Short Story: Nietzsche at the Stop Light
I was driving down Mooney Boulevard this morning and saw a very strange sight. I had stopped at a red light down by the Sequoia Mall and was sitting there minding my own business listening to Warren Haynes flog his guitar.
All of a sudden, a battered blue and white 1963 Chevrolet C10 Chevy truck pulled up beside me. I knew that's what it was because I had lost my virginity in the back of one back in 1970 to a girl who I couldn't even name. I mean it would be unmannerly of me to do so, and I guess not knowing her name in the first place might me seem kind of shallow, but, at least, it eliminates the possibility of me being a complete cad.
I looked over at the driver and to my utter surprise the van was being driven by none other than Friedrich Nietzsche, the great German philosopher who is often given the credit for killing off God. He also coined the term, "That which does not kill us makes us stronger." People don't remember that one preferring to label him as a god killer and not an uplifter.
His presence behind the wheel of the truck kind of unnerved me because God had returned the favor killing Nietzsche dead in 1900 after having first broken him down mentally and emotionally by placing a sick horse being badly beaten in front of him as he was out walking one day. Legend says he threw his arms around the horse and began to sob uncontrollably. Could be he was feeling remorse for throwing shade at the deity?
Anyway there he was driving a beat up pick-up and taking a drag off of a Camel cigarette. I was little shaken by the incident. But he turned and looked at me and smiled a little. His window was down, and I could hear a little bit of Wagner's Tristan and Isolde leaking out window. My windows were down too, so I turned the volume up and let him listen to some of the wondeful guitar interplay between Haynes and Dickie Betts.
He smiled and then turned his volume up. Just then the light turned green and he let out the clutch and drove away, but not before flicking the cigarette out the window and giving me a peace sign too.
I had my doubts that it was really him, but the bumper sticker on the back said "God is Dead." The rear window also had one of them white stickers of a kid peeing on a church, so I figured it had to be him.
I was hungry so I drove through the McDonald's drive-thru to get a couple of burgers. After I ordered, the guy at the window said, "Will there be anything else?"
I stared at the speaker for a couple of seconds and blurted, "I just saw Friedrich Nietzsche at the red light."
There was a silence before the guy answered, "Look, dude, I work at a McDonald's and even I know that that fucker is been dead for over a thousand years! You must be smoking crack."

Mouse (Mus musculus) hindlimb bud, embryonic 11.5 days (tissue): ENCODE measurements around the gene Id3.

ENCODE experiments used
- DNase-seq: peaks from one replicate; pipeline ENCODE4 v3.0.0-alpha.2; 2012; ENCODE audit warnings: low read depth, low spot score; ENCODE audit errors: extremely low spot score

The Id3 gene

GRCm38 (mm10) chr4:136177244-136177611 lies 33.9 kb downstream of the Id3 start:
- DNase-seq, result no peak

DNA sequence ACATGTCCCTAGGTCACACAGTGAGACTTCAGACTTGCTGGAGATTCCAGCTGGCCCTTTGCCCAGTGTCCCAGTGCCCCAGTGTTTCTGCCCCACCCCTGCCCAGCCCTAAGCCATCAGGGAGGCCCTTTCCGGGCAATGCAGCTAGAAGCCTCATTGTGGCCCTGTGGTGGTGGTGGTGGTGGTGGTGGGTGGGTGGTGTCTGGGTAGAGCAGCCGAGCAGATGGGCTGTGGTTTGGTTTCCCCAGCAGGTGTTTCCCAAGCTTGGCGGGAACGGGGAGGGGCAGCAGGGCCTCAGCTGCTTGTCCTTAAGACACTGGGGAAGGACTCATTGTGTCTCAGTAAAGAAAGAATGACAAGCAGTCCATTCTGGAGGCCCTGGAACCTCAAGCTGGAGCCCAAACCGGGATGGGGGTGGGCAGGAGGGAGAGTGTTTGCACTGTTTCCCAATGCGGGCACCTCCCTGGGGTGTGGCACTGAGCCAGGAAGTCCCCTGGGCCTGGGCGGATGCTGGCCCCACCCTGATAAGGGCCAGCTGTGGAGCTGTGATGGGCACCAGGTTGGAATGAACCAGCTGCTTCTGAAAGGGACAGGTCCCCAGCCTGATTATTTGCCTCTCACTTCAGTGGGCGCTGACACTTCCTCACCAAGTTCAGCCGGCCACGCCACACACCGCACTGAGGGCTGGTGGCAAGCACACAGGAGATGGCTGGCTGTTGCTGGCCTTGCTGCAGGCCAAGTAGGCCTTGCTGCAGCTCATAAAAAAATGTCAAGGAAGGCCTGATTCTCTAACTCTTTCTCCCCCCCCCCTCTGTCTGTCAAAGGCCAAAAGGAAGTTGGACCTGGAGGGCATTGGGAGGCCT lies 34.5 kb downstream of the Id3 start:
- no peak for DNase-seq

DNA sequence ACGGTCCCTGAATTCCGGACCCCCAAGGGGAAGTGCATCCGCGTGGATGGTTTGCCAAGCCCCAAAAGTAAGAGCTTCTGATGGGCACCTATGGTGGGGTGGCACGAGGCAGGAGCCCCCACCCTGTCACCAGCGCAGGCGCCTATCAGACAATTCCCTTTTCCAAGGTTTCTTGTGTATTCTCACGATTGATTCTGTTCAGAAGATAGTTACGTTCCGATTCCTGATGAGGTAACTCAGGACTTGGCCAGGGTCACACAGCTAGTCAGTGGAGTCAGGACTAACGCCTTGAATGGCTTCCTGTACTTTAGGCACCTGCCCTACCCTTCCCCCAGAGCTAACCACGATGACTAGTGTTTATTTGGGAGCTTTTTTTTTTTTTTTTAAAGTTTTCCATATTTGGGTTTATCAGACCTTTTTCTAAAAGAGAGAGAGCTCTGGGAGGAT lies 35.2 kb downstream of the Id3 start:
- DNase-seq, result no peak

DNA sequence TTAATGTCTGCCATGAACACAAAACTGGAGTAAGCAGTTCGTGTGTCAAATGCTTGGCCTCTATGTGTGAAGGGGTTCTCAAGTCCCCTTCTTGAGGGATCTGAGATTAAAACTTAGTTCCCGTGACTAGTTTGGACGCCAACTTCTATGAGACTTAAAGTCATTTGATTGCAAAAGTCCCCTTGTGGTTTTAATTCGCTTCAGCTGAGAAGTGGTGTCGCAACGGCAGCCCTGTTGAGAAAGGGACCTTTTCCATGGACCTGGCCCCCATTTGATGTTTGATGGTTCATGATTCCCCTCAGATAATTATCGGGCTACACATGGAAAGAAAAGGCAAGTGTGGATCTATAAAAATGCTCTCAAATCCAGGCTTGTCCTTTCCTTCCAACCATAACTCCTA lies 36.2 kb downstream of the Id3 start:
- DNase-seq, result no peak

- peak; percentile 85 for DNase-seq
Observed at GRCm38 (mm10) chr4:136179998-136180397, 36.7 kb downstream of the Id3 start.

"Nietzsche. He's been dead for 119 years, died in 1900. God probably killed him, I'm thinking."
" I don't know dude. I thought it was him that killed God."
When I got home, I went inside the house and turned on the TV. I checked my phone before chowing down on the burgers, and that is when I noticed that Leslie my youngest daughter had called and left a message.
I called her back and she told me about this problem she was having a work with some dill weed who needed his ass kicked. I let her vent for a while. My therapist told me to do that. She said that men make a mistake when they assume that a woman wants them to fix things all of the time. She also said that sometimes they just want someone to listen. So, I listened until she had ran out of things to say.
Then I told her about seeing Nietzsche. She told me I was crazy and needed to see a therapist.
" I am seeing one."
" Well, maybe you need to see two. You are starting to worry me. I haven't seen you happy since Mom left you."
" Well that's ironic, I don't think I have been happy since your mother left."
" I thought you had a good time at my wedding."
"I did, but it was exactly that, a good time. Happiness is a completely different thing. I smile from time to time, and I even laugh sometimes too, but on the inside, nothing but heaviness."
" That's because you are depressed, Pop. You need help!"
" Nietzsche said that happiness is the feeling that power is growing, and that all resistance has been overcome."
There was silence at the other end before she answered, " Dad? This Nietzsche thing? It needs to go."
I looked at the bronze bust of Nietzsche sitting on the mantle of my fireplace and nodded, " I know, Les. I know. That's what Socrates has been telling me."
The bronze bust of Socrates sitting next to the one of Nietzsche seemed to smile.